Eye Scoop

Ann Getty orchestrated an ultraglamorous birthday party for her composer husband, Gordon, at their San Francisco manse Saturday night...

Alexandra von Furstenberg Ryan Haddon Jacqui Getty and Shiva Rose

Alexandra von Furstenberg, Ryan Haddon, Jacqui Getty and Shiva Rose.

Photo By WWD Archive

WILD WEST: Ann Getty orchestrated an ultraglamorous birthday party for her composer husband, Gordon, at their San Francisco manse Saturday night, with music (from a jazz band to a Japanese punk trio) in every lavishly decorated salon.

The Italianate atrium was transformed into a Mylar-lined disco, with perma-tanned go-go dancers and a booming sound system that rattled the Matisses and Utrillos in the adjacent antiques-filled drawing room. Party designer Stanlee Gatti lathered archways with what must have been every pink rose grown in Ecuador, and the garden, with its authentic mini Taj Mahal, had been transformed into a blue grotto, complete with a caviar and vodka bar and a Milky Way of twinkling lights.

"It's pure enchantment," said Alexis Traina, lounging with husband Trevor on the Georgian sofas (Ann Getty is decorating their new house, just across the street). Zem Joaquin, meanwhile, had just returned from Google founder Larry Page's wedding on Necker Island, with the scoop that Richard Branson had officiated (mail-order minister), and that immediately after the ceremony, Page and his bride, Lucy Southworth, had kite-surfed on the beach, on custom-made kites.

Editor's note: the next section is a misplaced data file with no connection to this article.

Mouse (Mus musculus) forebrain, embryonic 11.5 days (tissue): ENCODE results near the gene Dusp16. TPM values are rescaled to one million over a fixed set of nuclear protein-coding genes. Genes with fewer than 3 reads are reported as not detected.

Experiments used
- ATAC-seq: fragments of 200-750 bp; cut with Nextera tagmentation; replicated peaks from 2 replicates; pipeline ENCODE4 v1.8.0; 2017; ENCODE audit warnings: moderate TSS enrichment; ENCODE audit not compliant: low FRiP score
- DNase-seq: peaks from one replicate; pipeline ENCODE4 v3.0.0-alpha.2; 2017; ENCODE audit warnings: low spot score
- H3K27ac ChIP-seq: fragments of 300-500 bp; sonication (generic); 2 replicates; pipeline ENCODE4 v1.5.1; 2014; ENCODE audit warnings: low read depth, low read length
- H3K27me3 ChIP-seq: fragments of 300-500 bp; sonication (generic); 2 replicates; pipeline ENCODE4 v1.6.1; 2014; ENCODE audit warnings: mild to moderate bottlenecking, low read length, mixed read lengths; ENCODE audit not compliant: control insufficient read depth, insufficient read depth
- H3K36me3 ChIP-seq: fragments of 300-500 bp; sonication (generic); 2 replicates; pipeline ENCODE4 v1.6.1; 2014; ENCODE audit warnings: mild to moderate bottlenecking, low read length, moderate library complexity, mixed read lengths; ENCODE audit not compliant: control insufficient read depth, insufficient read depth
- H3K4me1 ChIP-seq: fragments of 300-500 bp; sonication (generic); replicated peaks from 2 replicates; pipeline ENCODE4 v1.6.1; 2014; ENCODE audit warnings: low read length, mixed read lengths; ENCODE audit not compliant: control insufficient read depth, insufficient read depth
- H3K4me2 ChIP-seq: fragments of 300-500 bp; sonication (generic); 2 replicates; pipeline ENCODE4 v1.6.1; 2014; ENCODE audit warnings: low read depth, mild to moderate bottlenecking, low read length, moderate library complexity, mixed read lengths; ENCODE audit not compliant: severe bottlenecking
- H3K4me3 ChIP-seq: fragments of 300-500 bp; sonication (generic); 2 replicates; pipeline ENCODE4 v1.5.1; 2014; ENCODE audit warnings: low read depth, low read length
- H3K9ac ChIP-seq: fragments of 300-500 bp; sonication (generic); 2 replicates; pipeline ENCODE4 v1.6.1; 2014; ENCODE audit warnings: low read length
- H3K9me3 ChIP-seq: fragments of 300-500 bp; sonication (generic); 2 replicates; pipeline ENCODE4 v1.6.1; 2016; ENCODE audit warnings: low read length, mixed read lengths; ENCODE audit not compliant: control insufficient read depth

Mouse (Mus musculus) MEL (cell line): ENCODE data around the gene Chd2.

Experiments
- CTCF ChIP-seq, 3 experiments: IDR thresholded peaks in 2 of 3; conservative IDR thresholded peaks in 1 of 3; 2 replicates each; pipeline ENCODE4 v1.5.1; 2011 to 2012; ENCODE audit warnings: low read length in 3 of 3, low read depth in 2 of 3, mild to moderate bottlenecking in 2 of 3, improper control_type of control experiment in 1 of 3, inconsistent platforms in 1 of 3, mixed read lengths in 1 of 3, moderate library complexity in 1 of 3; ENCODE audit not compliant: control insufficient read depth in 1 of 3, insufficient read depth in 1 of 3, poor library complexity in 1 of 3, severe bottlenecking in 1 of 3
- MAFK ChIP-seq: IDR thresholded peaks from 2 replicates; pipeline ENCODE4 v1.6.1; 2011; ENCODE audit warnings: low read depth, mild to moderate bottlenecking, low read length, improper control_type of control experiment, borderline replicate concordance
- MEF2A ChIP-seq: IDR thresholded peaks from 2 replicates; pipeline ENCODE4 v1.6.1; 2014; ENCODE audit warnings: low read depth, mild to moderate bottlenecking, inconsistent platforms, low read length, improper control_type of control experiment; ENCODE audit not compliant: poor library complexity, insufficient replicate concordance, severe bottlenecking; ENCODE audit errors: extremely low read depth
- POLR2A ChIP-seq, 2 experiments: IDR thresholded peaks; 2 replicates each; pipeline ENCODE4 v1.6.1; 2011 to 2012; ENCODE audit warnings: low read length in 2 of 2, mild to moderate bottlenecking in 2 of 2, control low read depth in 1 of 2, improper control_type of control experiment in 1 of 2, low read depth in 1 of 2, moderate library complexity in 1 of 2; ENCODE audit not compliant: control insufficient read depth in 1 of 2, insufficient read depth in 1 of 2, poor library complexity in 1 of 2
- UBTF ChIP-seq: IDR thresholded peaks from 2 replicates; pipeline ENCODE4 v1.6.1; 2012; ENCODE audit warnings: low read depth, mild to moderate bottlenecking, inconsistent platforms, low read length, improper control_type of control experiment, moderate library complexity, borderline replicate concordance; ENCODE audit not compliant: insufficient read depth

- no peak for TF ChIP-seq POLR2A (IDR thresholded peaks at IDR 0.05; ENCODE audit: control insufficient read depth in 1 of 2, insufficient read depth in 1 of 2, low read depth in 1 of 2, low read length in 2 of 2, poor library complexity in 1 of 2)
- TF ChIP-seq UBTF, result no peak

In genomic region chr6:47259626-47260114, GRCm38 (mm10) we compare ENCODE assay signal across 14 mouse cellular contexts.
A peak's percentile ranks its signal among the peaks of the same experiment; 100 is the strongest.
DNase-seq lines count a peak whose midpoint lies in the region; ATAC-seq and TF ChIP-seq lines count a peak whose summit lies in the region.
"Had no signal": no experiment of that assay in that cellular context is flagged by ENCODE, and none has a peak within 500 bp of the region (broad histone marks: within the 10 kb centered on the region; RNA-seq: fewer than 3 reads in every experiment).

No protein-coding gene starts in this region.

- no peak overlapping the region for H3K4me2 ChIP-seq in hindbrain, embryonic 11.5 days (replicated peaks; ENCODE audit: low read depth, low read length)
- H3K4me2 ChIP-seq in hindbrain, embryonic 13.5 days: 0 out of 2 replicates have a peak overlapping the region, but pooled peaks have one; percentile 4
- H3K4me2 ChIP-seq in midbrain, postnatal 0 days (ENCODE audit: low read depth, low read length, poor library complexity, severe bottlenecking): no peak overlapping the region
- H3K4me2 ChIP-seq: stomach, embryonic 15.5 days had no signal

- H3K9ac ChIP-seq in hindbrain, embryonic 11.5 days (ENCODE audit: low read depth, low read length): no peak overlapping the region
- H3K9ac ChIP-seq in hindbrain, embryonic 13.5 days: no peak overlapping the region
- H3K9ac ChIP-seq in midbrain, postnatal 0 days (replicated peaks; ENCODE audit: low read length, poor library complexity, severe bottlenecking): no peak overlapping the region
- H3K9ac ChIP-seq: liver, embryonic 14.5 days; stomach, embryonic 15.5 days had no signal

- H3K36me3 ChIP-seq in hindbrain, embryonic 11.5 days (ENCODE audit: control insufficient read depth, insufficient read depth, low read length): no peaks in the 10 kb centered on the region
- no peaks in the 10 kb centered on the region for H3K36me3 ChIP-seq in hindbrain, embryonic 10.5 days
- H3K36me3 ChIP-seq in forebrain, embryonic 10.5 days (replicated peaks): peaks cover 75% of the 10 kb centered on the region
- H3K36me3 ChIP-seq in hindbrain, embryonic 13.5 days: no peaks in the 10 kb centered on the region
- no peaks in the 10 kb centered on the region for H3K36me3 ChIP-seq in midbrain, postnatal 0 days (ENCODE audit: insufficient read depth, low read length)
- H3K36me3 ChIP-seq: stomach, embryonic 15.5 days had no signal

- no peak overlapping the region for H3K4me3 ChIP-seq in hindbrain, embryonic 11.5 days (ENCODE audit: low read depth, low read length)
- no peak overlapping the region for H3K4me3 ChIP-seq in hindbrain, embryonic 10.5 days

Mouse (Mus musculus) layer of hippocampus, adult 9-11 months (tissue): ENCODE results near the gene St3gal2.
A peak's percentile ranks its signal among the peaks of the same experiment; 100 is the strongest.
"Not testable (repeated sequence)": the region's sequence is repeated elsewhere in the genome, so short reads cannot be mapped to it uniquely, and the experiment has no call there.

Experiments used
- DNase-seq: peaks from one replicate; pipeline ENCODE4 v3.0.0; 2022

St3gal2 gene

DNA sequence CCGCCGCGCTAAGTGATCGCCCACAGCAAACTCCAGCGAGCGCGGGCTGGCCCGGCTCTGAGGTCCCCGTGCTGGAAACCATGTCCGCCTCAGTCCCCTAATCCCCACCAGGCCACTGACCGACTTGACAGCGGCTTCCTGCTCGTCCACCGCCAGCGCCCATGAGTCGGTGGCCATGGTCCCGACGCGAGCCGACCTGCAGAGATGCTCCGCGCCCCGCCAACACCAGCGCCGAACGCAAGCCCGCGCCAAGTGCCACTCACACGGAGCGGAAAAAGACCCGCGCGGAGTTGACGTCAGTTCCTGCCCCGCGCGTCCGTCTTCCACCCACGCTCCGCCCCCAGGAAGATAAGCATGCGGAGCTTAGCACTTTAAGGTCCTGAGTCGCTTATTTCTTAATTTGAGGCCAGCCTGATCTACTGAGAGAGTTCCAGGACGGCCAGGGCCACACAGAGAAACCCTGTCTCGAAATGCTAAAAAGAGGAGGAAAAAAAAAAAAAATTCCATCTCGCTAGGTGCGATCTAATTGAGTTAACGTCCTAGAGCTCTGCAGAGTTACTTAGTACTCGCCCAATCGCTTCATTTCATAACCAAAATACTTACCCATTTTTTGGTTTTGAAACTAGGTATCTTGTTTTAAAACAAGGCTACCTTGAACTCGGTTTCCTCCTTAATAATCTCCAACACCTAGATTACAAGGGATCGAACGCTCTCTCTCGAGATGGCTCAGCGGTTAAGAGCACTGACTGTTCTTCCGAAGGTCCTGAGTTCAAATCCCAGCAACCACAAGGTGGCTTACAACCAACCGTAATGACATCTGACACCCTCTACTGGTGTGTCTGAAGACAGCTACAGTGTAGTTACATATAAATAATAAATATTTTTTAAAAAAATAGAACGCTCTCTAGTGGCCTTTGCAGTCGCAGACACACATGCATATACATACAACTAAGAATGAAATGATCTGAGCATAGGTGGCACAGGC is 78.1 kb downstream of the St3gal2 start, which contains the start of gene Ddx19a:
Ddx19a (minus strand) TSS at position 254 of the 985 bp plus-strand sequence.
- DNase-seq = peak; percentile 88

Over in Los Angeles, the scene's new Fantastic Four — Alexandra von Furstenberg, Shiva Rose, Ryan Haddon and Jacqui Getty (all single with the exception of Getty) — hosted a major holiday party at the new Beverly Hills outpost of Bond Street in Jason Pomeranc's soon-to-be opened Thompson Beverly Hills hotel. The cocktail gathering in the second-floor lounge drew Angela Lindvall, Rose McGowan, Will Kopelman, Lawrence Bender, Crystal Lourd and Jamie Tisch, who all eventually migrated to the Dodd Mitchell-designed dining room and settled in for sushi. "It's hard to really judge sushi when you're serving 200 freeloaders," noted one guest.
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